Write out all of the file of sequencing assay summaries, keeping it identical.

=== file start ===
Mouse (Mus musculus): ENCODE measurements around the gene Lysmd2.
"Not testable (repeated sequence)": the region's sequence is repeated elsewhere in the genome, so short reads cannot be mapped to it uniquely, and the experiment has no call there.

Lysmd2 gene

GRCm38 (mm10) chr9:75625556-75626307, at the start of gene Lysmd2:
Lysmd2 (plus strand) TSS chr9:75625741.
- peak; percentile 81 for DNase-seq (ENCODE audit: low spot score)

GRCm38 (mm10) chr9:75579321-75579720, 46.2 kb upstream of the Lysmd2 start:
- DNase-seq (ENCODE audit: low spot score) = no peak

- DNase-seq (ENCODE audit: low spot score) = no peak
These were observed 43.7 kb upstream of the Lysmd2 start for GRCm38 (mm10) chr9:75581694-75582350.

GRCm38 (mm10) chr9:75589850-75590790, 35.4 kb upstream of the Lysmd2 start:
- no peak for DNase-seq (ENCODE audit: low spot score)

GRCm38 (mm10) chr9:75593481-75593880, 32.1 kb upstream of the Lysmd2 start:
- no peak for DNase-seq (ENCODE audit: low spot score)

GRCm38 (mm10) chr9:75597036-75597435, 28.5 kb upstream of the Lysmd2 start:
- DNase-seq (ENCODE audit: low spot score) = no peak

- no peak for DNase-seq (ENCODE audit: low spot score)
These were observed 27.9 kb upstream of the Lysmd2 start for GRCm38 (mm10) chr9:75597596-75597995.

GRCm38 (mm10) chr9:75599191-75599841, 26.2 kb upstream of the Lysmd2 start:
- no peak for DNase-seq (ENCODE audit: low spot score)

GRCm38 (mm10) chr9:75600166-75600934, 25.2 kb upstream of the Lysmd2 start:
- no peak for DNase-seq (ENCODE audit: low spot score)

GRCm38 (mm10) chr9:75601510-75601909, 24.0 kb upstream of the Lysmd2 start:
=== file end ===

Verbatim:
Mouse (Mus musculus): ENCODE measurements around the gene Lysmd2.
"Not testable (repeated sequence)": the region's sequence is repeated elsewhere in the genome, so short reads cannot be mapped to it uniquely, and the experiment has no call there.

Lysmd2 gene

GRCm38 (mm10) chr9:75625556-75626307, at the start of gene Lysmd2:
Lysmd2 (plus strand) TSS chr9:75625741.
- peak; percentile 81 for DNase-seq (ENCODE audit: low spot score)

GRCm38 (mm10) chr9:75579321-75579720, 46.2 kb upstream of the Lysmd2 start:
- DNase-seq (ENCODE audit: low spot score) = no peak

- DNase-seq (ENCODE audit: low spot score) = no peak
These were observed 43.7 kb upstream of the Lysmd2 start for GRCm38 (mm10) chr9:75581694-75582350.

GRCm38 (mm10) chr9:75589850-75590790, 35.4 kb upstream of the Lysmd2 start:
- no peak for DNase-seq (ENCODE audit: low spot score)

GRCm38 (mm10) chr9:75593481-75593880, 32.1 kb upstream of the Lysmd2 start:
- no peak for DNase-seq (ENCODE audit: low spot score)

GRCm38 (mm10) chr9:75597036-75597435, 28.5 kb upstream of the Lysmd2 start:
- DNase-seq (ENCODE audit: low spot score) = no peak

- no peak for DNase-seq (ENCODE audit: low spot score)
These were observed 27.9 kb upstream of the Lysmd2 start for GRCm38 (mm10) chr9:75597596-75597995.

GRCm38 (mm10) chr9:75599191-75599841, 26.2 kb upstream of the Lysmd2 start:
- no peak for DNase-seq (ENCODE audit: low spot score)

GRCm38 (mm10) chr9:75600166-75600934, 25.2 kb upstream of the Lysmd2 start:
- no peak for DNase-seq (ENCODE audit: low spot score)

GRCm38 (mm10) chr9:75601510-75601909, 24.0 kb upstream of the Lysmd2 start: